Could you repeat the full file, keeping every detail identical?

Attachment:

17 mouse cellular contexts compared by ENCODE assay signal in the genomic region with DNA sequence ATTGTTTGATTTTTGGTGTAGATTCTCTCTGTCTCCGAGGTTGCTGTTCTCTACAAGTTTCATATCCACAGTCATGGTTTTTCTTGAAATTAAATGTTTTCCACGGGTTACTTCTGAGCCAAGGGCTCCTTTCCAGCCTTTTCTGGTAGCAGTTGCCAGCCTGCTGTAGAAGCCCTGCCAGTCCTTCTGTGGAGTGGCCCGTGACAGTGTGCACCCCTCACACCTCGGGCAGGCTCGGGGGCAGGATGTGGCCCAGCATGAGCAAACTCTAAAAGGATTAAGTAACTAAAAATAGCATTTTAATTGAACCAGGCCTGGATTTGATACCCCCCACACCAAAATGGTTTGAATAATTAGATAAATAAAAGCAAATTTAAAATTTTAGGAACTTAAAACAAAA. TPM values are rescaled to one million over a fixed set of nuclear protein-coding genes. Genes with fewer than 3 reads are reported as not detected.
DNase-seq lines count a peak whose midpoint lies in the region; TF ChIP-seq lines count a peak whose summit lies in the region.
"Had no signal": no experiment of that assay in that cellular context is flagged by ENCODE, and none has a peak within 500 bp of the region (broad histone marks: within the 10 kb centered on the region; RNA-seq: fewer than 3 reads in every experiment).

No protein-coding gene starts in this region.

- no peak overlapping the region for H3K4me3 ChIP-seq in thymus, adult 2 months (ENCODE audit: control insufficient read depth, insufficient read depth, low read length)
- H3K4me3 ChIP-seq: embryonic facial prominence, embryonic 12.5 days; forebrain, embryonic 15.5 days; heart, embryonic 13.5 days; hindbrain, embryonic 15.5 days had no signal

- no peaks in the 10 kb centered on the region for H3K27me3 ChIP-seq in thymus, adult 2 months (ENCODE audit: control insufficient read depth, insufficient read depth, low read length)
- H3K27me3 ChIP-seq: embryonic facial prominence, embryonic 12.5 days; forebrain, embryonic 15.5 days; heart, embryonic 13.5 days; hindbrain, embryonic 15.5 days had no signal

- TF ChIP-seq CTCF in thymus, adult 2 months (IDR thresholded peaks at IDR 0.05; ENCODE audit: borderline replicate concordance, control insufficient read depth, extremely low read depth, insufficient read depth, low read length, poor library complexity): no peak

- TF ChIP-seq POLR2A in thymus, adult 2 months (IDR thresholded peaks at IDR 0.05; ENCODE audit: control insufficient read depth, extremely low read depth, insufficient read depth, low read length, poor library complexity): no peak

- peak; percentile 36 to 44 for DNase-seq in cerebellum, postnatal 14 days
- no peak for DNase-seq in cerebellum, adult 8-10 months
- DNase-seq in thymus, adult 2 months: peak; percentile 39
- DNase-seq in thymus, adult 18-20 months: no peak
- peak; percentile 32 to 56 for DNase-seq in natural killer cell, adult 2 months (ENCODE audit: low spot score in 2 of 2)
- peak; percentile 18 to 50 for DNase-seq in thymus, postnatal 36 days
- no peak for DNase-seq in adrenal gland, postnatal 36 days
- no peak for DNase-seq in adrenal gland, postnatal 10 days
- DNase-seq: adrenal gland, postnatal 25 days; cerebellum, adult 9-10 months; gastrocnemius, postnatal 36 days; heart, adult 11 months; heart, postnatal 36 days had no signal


17 mouse cellular contexts compared by ENCODE assay signal in the genomic region with DNA sequence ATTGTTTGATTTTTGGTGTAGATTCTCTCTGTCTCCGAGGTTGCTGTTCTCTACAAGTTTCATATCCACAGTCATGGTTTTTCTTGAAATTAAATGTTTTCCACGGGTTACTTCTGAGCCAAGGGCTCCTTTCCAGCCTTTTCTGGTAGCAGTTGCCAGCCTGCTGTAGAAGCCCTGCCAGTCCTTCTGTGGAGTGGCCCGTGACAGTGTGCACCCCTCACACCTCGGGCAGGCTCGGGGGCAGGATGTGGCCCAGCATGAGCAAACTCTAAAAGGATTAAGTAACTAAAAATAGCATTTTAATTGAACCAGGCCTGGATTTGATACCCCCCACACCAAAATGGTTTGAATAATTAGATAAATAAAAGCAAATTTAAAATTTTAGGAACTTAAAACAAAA. TPM values are rescaled to one million over a fixed set of nuclear protein-coding genes. Genes with fewer than 3 reads are reported as not detected.
DNase-seq lines count a peak whose midpoint lies in the region; TF ChIP-seq lines count a peak whose summit lies in the region.
"Had no signal": no experiment of that assay in that cellular context is flagged by ENCODE, and none has a peak within 500 bp of the region (broad histone marks: within the 10 kb centered on the region; RNA-seq: fewer than 3 reads in every experiment).

No protein-coding gene starts in this region.

- no peak overlapping the region for H3K4me3 ChIP-seq in thymus, adult 2 months (ENCODE audit: control insufficient read depth, insufficient read depth, low read length)
- H3K4me3 ChIP-seq: embryonic facial prominence, embryonic 12.5 days; forebrain, embryonic 15.5 days; heart, embryonic 13.5 days; hindbrain, embryonic 15.5 days had no signal

- no peaks in the 10 kb centered on the region for H3K27me3 ChIP-seq in thymus, adult 2 months (ENCODE audit: control insufficient read depth, insufficient read depth, low read length)
- H3K27me3 ChIP-seq: embryonic facial prominence, embryonic 12.5 days; forebrain, embryonic 15.5 days; heart, embryonic 13.5 days; hindbrain, embryonic 15.5 days had no signal

- TF ChIP-seq CTCF in thymus, adult 2 months (IDR thresholded peaks at IDR 0.05; ENCODE audit: borderline replicate concordance, control insufficient read depth, extremely low read depth, insufficient read depth, low read length, poor library complexity): no peak

- TF ChIP-seq POLR2A in thymus, adult 2 months (IDR thresholded peaks at IDR 0.05; ENCODE audit: control insufficient read depth, extremely low read depth, insufficient read depth, low read length, poor library complexity): no peak

- peak; percentile 36 to 44 for DNase-seq in cerebellum, postnatal 14 days
- no peak for DNase-seq in cerebellum, adult 8-10 months
- DNase-seq in thymus, adult 2 months: peak; percentile 39
- DNase-seq in thymus, adult 18-20 months: no peak
- peak; percentile 32 to 56 for DNase-seq in natural killer cell, adult 2 months (ENCODE audit: low spot score in 2 of 2)
- peak; percentile 18 to 50 for DNase-seq in thymus, postnatal 36 days
- no peak for DNase-seq in adrenal gland, postnatal 36 days
- no peak for DNase-seq in adrenal gland, postnatal 10 days
- DNase-seq: adrenal gland, postnatal 25 days; cerebellum, adult 9-10 months; gastrocnemius, postnatal 36 days; heart, adult 11 months; heart, postnatal 36 days had no signal